Jack Kamen had given me a few clients he had outgrown and I had freelance work at the studio, that and evening classes at art school kept me busy. Jack was reluctant to have me do any comic book work even though he still had friends in the business, he would always say going to Reilly's school was too important and knew I would give it up if I started doing comic books! With Reilly's death and his school disbanding, Jack thought it might be helpful getting work in the comics.

 

(Jack was right, once in comics it is seductively beguiling and I would have drifted away from my night classes at Reilly's school.)

 

He called Wally Wood, who had a studio on the upper west side. I went up to see Woody and did a few a few things for him, even penciling my first comic pages, a short Jungle Jim episode for a book he was working on, and some background inking. This was all new to me since up to then I was doing mostly advertising art, but I was familiar with the tools needed to ink with like pen and brush.

 

Fast forward, Woody gave my name to Mike Esposito who had me do some background inking for him and passed my name along to Sol Brodsky, who was the production manager at Marvel. Showed Sol my portfolio and he gave me an assignment of penciling a Doctor Strange, issue #171.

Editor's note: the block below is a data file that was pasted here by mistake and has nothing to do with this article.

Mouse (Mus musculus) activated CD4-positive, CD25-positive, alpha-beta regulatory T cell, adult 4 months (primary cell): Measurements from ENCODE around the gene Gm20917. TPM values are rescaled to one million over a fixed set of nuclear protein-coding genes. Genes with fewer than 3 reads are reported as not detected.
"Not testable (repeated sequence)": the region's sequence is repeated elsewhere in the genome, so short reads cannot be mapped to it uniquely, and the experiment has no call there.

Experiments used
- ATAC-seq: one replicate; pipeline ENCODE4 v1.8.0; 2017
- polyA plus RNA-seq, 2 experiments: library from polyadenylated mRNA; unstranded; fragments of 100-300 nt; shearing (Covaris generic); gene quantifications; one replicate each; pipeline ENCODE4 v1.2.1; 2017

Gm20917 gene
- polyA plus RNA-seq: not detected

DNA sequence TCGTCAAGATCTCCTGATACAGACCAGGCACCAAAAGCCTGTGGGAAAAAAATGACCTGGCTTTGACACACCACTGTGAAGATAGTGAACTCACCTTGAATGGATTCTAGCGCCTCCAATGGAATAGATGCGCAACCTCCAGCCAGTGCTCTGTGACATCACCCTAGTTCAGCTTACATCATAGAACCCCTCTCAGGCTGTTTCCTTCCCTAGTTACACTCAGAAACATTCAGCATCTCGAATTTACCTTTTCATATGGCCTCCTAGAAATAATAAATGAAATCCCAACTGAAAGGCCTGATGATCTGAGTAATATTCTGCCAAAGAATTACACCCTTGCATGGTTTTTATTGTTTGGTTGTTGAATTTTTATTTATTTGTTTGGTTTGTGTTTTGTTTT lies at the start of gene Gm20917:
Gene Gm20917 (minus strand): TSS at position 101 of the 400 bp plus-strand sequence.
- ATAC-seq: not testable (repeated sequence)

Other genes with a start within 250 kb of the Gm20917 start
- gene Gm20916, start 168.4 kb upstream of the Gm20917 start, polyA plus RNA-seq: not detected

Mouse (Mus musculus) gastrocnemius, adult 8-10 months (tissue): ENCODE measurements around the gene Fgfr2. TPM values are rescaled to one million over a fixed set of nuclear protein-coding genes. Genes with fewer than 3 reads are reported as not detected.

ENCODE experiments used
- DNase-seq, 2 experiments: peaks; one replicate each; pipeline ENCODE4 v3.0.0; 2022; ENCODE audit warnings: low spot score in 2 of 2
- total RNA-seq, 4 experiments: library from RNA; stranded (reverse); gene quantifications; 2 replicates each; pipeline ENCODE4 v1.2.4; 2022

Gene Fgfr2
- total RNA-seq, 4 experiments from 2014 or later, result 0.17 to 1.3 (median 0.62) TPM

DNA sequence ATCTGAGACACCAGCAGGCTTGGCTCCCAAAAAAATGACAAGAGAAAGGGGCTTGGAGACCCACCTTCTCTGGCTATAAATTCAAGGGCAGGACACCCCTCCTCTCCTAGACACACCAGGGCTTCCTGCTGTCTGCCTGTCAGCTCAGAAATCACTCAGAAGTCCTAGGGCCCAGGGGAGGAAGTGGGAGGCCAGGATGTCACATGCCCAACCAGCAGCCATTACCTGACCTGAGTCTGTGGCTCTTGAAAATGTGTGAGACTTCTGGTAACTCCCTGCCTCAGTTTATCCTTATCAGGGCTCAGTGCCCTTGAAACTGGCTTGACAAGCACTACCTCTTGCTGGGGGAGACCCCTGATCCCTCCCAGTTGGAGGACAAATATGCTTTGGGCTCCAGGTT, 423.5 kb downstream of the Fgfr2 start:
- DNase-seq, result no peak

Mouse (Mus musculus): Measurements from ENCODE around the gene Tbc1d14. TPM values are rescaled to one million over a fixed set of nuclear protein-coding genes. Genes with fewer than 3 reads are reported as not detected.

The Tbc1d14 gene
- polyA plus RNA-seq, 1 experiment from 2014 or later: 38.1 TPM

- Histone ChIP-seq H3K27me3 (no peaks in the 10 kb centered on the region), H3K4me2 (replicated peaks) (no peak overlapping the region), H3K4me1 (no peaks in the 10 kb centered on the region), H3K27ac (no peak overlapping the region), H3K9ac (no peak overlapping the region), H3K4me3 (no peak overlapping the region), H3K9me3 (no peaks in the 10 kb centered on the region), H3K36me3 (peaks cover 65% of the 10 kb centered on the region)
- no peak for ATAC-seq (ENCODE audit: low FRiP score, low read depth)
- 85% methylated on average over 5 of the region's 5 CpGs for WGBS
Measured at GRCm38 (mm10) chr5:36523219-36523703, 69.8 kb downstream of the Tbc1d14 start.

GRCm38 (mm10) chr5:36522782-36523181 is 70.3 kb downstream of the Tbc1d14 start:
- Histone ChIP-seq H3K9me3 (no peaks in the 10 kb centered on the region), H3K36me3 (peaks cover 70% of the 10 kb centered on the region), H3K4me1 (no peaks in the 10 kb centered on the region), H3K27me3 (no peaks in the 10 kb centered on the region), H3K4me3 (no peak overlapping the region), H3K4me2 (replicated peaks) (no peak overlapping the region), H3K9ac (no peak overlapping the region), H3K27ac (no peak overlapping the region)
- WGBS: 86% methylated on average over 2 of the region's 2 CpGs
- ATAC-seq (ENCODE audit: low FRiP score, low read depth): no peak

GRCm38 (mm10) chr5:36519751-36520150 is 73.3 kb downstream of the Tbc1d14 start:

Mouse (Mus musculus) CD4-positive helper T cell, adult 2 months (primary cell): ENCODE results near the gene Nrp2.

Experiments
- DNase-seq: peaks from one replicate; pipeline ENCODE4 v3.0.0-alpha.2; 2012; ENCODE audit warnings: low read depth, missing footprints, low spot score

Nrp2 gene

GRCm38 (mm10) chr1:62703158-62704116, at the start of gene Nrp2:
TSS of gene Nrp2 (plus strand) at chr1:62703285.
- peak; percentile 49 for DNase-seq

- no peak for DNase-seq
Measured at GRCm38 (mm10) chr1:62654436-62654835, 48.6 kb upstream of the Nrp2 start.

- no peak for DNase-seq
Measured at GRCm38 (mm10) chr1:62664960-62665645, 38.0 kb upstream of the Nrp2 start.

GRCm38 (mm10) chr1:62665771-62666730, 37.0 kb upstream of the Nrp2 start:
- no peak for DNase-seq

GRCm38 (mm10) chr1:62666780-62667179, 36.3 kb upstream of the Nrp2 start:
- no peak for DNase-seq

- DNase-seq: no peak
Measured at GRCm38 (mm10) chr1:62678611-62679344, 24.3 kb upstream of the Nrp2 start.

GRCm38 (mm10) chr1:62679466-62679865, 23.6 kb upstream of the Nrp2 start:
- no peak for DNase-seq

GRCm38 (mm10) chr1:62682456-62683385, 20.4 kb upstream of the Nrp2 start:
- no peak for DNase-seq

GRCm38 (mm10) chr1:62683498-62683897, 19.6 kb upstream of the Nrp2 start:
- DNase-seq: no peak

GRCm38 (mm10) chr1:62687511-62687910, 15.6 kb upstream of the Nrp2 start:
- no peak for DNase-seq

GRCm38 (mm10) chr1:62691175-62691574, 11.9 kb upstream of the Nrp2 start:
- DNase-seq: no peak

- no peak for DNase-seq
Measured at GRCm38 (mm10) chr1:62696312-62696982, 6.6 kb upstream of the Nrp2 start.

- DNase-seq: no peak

Stan Lee gave me the plot, or rather acted it out in his office, his secretary, Flo Steinberg, was good taking down notes on the basic plot or I would not have been able to retain any of it from Stan's brief dramatic demonstration. This was my first comic book penciling assignment and I was lucky having Dan Adkins inking me since he kept the good Doctor and his surroundings accurate when I went astray.

 

I went back up to Marvel the following month and asked if I would be penciling the next issue and Sol said they had a new penciler, [but] would I like to ink the book?

 

The next issue was Doctor Strange #172 penciled by Gene Colan, which was my first comic book inking assignment. Sol must have liked what I had done because I was asked back on a monthly basis after that along with doing other projects.

 

While inking Doctor Strange I was also doing advertising art which included painting assignments as well; I was fulfilling that desire from my studio days to remain versatile. I kept those dual careers in advertising and comics for years and enjoyed both but comic books were always my favorite.

 

DF: My mind always associates you with Gene Colan and your great runs on Doctor Strange and my beloved Tomb of Dracula, but others would bring up your run with John Buscema on The Avengers and probably more. Who have been some of your favorite artists to work with, and why, if you’d care to tell us?

 

TP: I started inking over Gene and worked with him every chance I got, his pencils were not traditional comic book penciling, they were more halftone renderings, each assignment a challenge but a good one finding different ways to interpret them in ink.